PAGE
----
Hurricane T:  Bipolar disorder, to a degree that would hospitalize many, she is a tenured professor at a large university.  She’s invested well, and worked the real estate market to great advantage – even earning a Real Estate license just to make sure she understood the innerds of the business.  When her body chemistry goes out of whack, she’s dragged the family through some bizarre territory – from cults to gut-wrenching emotional drama.  This has fueled a gigantic rift within the family, as she called “bullshit” on Mom’s living arrangements early and often… and loudly.  She’s had bad luck with partners until recently.  Oh, and she can be funny as hell.

She’s done the best she could with what she’s got.

Mom:  My earliest memories of my Mom involve yelling.  She used to scare the kids in the neighborhood because she was the ‘mean mom’.  If she wrote her life story she said she’d call it “Bitter the Apple“.  But she also tried her damnedest to help us with school projects, volunteered for classroom parties, and hauled our adolescent asses to the skating rink every Friday night.  She has a good heart, and would buy us far too many gifts at Christmas as a way of showing her love – also making up for all of the things she didn’t get as a poor kid.  A classic hoarder from that, too.  She was a ruthless caretaker for Dad, keeping all of his lab work and medical reports in a folder to make sure nothing fell through the cracks.  When he was diagnosed with Stage 4 colon cancer, the prognosis was horrible – and yet she helped keep him alive for another 3 1/2 years.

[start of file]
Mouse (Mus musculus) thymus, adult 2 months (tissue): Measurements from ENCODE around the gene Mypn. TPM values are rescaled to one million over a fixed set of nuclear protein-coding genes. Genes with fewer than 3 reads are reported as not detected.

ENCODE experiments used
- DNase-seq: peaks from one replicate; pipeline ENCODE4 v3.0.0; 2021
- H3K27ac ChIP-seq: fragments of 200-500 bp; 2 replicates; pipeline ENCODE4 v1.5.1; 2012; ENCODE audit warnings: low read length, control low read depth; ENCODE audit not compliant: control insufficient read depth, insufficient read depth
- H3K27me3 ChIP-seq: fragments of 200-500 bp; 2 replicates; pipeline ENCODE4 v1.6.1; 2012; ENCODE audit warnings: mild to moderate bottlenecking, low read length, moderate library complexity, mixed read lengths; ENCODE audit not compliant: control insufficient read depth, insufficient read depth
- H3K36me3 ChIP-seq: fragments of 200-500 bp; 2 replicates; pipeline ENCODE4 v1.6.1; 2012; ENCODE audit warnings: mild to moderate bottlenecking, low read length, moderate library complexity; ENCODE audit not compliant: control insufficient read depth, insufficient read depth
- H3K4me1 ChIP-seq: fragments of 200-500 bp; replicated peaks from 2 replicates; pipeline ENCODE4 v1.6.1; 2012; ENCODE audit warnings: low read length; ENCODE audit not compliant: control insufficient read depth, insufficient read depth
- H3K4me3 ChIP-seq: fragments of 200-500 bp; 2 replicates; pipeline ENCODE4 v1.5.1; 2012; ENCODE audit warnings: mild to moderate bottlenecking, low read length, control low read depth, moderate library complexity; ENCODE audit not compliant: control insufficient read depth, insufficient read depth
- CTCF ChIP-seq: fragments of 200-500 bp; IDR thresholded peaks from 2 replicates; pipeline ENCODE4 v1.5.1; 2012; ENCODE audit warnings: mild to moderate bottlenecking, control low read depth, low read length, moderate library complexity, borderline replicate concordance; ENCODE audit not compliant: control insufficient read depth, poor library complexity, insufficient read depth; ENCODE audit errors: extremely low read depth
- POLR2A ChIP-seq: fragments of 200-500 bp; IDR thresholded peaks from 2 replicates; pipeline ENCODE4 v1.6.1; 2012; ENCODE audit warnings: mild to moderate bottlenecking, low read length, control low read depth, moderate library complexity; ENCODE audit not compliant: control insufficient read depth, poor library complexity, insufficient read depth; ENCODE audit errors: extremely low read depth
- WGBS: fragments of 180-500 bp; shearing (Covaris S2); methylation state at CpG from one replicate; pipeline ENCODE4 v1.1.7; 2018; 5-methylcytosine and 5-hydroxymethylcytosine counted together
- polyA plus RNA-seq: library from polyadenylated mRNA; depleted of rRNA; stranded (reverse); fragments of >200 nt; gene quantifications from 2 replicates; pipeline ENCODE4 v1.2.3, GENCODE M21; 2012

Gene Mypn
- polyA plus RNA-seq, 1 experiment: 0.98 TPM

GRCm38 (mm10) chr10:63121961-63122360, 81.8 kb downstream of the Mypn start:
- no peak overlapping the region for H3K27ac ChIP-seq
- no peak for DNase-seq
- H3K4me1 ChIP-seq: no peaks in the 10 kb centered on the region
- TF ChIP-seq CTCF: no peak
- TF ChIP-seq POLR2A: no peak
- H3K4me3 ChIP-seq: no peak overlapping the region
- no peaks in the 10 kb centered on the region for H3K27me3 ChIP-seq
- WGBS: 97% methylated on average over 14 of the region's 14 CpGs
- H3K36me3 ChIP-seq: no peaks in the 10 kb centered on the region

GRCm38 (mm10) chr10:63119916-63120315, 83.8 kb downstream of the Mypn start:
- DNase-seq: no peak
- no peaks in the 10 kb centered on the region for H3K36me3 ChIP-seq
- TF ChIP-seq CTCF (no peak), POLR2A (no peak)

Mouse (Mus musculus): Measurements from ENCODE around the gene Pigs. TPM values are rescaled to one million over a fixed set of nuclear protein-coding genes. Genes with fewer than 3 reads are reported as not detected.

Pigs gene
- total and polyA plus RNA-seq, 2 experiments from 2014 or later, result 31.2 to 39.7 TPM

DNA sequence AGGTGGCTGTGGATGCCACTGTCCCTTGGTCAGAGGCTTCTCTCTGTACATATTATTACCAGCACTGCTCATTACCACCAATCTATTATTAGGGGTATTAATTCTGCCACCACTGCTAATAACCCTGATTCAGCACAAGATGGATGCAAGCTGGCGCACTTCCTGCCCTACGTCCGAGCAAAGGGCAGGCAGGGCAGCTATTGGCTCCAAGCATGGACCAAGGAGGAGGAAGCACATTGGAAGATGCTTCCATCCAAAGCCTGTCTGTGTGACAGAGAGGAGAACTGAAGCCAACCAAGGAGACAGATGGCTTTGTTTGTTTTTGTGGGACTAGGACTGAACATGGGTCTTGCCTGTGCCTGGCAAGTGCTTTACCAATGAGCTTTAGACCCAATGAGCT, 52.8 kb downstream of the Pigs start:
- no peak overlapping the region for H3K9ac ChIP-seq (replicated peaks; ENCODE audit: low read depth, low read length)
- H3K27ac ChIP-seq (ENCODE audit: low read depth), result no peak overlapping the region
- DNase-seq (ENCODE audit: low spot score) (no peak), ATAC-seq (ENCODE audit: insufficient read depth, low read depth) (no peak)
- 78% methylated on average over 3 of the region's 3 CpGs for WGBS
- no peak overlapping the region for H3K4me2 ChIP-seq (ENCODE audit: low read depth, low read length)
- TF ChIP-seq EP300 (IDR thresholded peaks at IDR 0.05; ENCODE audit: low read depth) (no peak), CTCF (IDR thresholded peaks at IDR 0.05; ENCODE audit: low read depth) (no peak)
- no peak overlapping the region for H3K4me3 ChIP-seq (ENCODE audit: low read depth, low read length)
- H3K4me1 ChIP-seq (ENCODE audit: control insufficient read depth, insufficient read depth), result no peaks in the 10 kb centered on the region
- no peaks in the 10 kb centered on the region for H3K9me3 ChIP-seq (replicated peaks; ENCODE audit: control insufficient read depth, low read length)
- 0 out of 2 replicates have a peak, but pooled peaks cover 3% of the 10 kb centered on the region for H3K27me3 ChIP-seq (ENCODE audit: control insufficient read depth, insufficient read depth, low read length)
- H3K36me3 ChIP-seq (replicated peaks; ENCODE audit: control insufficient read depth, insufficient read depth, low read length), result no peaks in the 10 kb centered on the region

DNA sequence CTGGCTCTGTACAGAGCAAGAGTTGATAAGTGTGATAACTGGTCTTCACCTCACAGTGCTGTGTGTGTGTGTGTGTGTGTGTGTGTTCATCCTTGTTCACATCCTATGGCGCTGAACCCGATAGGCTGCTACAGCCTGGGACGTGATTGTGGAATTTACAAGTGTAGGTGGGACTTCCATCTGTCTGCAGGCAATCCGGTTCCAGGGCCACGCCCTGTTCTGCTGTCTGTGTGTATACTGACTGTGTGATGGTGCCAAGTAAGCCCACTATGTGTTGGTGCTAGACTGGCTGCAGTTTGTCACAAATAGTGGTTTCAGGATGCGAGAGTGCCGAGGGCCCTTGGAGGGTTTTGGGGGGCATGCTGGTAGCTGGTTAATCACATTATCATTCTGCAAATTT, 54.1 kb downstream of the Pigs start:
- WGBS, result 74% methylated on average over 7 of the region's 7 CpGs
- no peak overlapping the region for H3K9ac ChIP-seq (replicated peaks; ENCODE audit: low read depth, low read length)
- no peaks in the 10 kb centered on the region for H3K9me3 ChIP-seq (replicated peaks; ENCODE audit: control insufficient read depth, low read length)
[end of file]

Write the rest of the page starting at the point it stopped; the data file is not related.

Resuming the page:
She’s done the best she could with what she’s got.

daisyfae:  Lumpy, middle-aged, emotionally hardened woman, trying to make good on a death-bed promise to her father.  “You’re it.  You’re ‘Number One Son’.  You need to look out for them…”  Through that reunion weekend, with a good bit of effort and a well-timed snake attack, the familial rift has been patched – at least for now.  Mom talked to Hurricane T – and reassured her that she is ok with her arrangements, even if the house is never finished.  i came to appreciate who DQ and BJ really are – and realized that i should give a bit more slack.  Mom will always be bitter and broken – and the more her body hurts, the crabbier she’s going to be.  Did daisyfae keep that promise to her father?